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Title: Hydrogen electrochemistry in room temperature ionic liquids
Author: Meng, Yao
Awarding Body: University of Oxford
Current Institution: University of Oxford
Date of Award: 2012
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This thesis primarily focuses on the electrochemical properties of the H2/H+ redox couple, at various metallic electrodes in room temperature ionic liquids. Initially, a comprehensive overview of room temperature ionic liquids, RTILs, compared to conventional organic solvents is presented which identifies their favourable properties and applications, followed by a second chapter describing the basic theory of electrochemistry. A third chapter presents the general experimental reagents, instruments and measurements used in this thesis. The results presented in this thesis are summarized in six further chapters and shown as follows. (1) Hydrogenolysis, hydrogen loaded palladium electrodes by electrolysis of H[NTf2] in a RTIL [C2mim][NTf2]. (2) Palladium nanoparticle-modified carbon nanotubes for electrochemical hydrogenolysis in RTILs. (3) Electrochemistry of hydrogen in the RTIL [C2mim][NTf2]: dissolved hydrogen lubricates diffusional transport. (4) The hydrogen evolution reaction in a room temperature ionic liquid: mechanism and electrocatalyst trends. (5) The formal potentials and electrode kinetics of the proton_hydrogen couple in various room temperature ionic liquids. (6) The electroreduction of benzoic acid: voltammetric observation of adsorbed hydrogen at a Platinum microelectrode in room temperature ionic liquids. The first two studies show electrochemically formed adsorbed H atoms at a metallic Pt or Pd surface can be used for clean, efficient, safe electrochemical hydrogenolysis of organic compounds in RTIL media. The next study shows the physicochemical changes of RTIL properties, arising from dissolved hydrogen gas. The last three studies looked at the electrochemical properties of H2/H+ redox couple at various metallic electrodes over a range of RTILs vs a stable Ag/Ag+ reference couple, using H[NTf2] and benzoic acid as proton sources. The kinetic and thermodynamic mechanisms of some reactions or processes are the same in RTILs as in conventional organic or aqueous solvents, but other remarkably different behaviours are presented. Most importantly significant constants are seen for platinum, gold and molybdenum electrodes in term of the mechanism of proton reduction to form hydrogen.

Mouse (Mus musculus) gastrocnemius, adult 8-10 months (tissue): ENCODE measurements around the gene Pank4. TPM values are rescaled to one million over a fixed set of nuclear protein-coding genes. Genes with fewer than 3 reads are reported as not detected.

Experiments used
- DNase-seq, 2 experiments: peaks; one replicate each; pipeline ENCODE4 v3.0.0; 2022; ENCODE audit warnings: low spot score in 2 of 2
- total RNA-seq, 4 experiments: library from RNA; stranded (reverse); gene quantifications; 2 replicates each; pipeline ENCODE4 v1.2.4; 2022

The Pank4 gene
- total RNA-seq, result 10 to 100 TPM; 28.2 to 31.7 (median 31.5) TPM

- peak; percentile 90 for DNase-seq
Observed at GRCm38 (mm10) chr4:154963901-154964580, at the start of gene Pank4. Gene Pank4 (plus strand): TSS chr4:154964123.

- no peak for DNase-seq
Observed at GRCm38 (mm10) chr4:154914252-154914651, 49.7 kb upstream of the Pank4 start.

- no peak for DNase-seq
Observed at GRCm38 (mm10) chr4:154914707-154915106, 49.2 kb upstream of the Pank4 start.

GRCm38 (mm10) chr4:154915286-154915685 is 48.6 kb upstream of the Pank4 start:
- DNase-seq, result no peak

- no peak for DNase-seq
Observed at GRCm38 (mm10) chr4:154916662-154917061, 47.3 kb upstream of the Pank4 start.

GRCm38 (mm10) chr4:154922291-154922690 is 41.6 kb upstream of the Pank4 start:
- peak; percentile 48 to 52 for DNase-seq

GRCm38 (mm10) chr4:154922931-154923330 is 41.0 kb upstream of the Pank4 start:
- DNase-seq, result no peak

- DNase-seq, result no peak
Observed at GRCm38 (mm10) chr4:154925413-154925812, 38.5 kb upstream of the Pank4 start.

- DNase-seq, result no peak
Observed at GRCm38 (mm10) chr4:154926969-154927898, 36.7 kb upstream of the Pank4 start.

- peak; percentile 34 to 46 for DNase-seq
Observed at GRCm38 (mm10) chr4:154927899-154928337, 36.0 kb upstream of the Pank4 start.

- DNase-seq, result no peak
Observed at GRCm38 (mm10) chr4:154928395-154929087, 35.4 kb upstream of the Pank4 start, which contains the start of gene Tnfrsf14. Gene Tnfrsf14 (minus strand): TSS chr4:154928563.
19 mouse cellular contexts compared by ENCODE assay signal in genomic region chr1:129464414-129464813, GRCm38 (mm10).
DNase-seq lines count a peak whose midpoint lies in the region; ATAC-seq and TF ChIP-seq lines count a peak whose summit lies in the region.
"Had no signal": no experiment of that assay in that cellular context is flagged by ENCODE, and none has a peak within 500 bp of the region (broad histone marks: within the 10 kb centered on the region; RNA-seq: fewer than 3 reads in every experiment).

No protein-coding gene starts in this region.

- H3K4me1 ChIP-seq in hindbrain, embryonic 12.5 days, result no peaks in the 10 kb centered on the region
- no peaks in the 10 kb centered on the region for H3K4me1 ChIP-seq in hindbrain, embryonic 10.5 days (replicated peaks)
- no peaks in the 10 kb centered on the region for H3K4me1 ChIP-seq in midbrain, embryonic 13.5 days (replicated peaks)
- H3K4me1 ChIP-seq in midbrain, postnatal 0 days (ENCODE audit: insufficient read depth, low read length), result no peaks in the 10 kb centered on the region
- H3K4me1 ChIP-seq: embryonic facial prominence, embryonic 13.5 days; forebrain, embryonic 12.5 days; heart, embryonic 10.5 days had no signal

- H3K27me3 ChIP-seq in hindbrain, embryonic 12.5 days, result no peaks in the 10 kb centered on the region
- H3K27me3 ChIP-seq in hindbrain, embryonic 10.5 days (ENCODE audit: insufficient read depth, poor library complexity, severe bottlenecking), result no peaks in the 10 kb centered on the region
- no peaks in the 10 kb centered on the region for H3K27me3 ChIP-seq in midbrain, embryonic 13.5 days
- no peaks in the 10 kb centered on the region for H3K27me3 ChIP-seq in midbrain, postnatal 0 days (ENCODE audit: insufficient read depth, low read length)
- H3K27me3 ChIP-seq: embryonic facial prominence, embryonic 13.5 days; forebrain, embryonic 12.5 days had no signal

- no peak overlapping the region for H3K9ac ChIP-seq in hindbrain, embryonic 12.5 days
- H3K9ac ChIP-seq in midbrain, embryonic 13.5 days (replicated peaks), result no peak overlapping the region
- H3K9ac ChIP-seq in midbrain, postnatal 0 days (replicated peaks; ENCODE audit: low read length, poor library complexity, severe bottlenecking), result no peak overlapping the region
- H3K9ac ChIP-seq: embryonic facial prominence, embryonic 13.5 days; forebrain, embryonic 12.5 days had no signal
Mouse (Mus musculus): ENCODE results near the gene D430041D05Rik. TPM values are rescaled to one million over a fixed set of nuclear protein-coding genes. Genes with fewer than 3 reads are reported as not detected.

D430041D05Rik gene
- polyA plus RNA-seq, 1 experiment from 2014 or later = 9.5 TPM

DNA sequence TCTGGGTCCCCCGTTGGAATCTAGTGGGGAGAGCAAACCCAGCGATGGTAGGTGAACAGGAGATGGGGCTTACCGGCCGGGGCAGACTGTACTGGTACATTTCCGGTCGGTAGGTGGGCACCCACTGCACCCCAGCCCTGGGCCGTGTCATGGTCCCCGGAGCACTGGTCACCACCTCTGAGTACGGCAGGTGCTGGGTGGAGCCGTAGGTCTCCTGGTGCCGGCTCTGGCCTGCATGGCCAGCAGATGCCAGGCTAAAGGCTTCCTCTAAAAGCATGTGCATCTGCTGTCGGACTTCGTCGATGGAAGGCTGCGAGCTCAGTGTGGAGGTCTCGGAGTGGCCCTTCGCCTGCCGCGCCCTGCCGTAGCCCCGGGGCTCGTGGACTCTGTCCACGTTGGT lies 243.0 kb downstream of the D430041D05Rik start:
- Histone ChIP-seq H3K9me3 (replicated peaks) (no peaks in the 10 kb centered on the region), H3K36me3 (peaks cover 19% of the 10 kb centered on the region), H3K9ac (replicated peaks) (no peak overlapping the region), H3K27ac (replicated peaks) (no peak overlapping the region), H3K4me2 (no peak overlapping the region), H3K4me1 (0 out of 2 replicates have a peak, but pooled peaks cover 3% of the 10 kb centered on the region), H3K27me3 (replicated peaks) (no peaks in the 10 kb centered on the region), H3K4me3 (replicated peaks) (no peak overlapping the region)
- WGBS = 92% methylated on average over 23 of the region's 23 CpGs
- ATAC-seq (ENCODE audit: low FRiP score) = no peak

Supervisor: Compton, Richard Sponsor: China Scholarship Council
Qualification Name: Thesis (Ph.D.) Qualification Level: Doctoral
EThOS ID:  DOI: Not available
Keywords: Electrochemistry and electrolysis ; Physical & theoretical chemistry ; Catalysis ; Chemical kinetics ; Computational chemistry ; Hydrogen Storage ; Nanomaterials ; electrochemistry ; room temperature ionic liquid ; hydrogen evolution reaction ; proton reduction ; adsorbed hydrogen atom ; transition metal ; tafel plot ; Butler Volmer equation ; Shoup Szabo equation ; rate constant ; diffusion coefficient ; transfer coefficient ; viscosity